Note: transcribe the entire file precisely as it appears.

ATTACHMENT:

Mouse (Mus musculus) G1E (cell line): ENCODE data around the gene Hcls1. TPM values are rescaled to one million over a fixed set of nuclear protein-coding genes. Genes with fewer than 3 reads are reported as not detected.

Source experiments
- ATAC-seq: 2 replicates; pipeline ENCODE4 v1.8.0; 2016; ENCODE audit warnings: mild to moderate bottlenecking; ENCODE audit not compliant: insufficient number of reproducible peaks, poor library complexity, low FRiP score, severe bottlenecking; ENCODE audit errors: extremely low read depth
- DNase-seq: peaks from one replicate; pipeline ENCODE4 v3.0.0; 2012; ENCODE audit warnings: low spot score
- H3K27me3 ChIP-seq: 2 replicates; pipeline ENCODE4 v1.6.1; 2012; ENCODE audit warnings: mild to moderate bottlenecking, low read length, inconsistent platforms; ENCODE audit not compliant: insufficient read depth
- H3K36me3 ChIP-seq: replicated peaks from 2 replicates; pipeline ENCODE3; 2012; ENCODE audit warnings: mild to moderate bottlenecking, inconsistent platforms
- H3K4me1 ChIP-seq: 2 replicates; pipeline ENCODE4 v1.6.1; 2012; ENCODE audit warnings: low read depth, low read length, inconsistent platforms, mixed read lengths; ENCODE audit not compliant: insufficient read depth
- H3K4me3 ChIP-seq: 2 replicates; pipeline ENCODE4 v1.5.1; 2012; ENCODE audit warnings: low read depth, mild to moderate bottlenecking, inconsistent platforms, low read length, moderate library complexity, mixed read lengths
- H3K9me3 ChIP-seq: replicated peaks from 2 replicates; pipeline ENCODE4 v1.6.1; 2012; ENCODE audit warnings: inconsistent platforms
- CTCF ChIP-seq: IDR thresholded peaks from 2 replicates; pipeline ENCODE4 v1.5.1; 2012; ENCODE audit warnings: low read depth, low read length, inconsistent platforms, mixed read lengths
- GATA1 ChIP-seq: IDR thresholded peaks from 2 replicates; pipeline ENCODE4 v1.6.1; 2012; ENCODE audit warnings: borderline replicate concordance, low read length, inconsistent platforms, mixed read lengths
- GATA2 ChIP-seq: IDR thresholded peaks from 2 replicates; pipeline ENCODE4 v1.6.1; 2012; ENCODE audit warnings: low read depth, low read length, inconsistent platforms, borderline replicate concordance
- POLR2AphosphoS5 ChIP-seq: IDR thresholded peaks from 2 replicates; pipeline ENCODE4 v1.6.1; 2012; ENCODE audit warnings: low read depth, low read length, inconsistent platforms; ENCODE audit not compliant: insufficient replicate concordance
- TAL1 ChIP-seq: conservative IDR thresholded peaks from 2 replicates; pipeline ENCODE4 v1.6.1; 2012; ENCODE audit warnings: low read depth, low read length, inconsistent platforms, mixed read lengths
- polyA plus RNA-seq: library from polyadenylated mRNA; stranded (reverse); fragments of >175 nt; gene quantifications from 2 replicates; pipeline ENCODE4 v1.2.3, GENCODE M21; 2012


Mouse (Mus musculus) G1E (cell line): ENCODE data around the gene Hcls1. TPM values are rescaled to one million over a fixed set of nuclear protein-coding genes. Genes with fewer than 3 reads are reported as not detected.

Source experiments
- ATAC-seq: 2 replicates; pipeline ENCODE4 v1.8.0; 2016; ENCODE audit warnings: mild to moderate bottlenecking; ENCODE audit not compliant: insufficient number of reproducible peaks, poor library complexity, low FRiP score, severe bottlenecking; ENCODE audit errors: extremely low read depth
- DNase-seq: peaks from one replicate; pipeline ENCODE4 v3.0.0; 2012; ENCODE audit warnings: low spot score
- H3K27me3 ChIP-seq: 2 replicates; pipeline ENCODE4 v1.6.1; 2012; ENCODE audit warnings: mild to moderate bottlenecking, low read length, inconsistent platforms; ENCODE audit not compliant: insufficient read depth
- H3K36me3 ChIP-seq: replicated peaks from 2 replicates; pipeline ENCODE3; 2012; ENCODE audit warnings: mild to moderate bottlenecking, inconsistent platforms
- H3K4me1 ChIP-seq: 2 replicates; pipeline ENCODE4 v1.6.1; 2012; ENCODE audit warnings: low read depth, low read length, inconsistent platforms, mixed read lengths; ENCODE audit not compliant: insufficient read depth
- H3K4me3 ChIP-seq: 2 replicates; pipeline ENCODE4 v1.5.1; 2012; ENCODE audit warnings: low read depth, mild to moderate bottlenecking, inconsistent platforms, low read length, moderate library complexity, mixed read lengths
- H3K9me3 ChIP-seq: replicated peaks from 2 replicates; pipeline ENCODE4 v1.6.1; 2012; ENCODE audit warnings: inconsistent platforms
- CTCF ChIP-seq: IDR thresholded peaks from 2 replicates; pipeline ENCODE4 v1.5.1; 2012; ENCODE audit warnings: low read depth, low read length, inconsistent platforms, mixed read lengths
- GATA1 ChIP-seq: IDR thresholded peaks from 2 replicates; pipeline ENCODE4 v1.6.1; 2012; ENCODE audit warnings: borderline replicate concordance, low read length, inconsistent platforms, mixed read lengths
- GATA2 ChIP-seq: IDR thresholded peaks from 2 replicates; pipeline ENCODE4 v1.6.1; 2012; ENCODE audit warnings: low read depth, low read length, inconsistent platforms, borderline replicate concordance
- POLR2AphosphoS5 ChIP-seq: IDR thresholded peaks from 2 replicates; pipeline ENCODE4 v1.6.1; 2012; ENCODE audit warnings: low read depth, low read length, inconsistent platforms; ENCODE audit not compliant: insufficient replicate concordance
- TAL1 ChIP-seq: conservative IDR thresholded peaks from 2 replicates; pipeline ENCODE4 v1.6.1; 2012; ENCODE audit warnings: low read depth, low read length, inconsistent platforms, mixed read lengths
- polyA plus RNA-seq: library from polyadenylated mRNA; stranded (reverse); fragments of >175 nt; gene quantifications from 2 replicates; pipeline ENCODE4 v1.2.3, GENCODE M21; 2012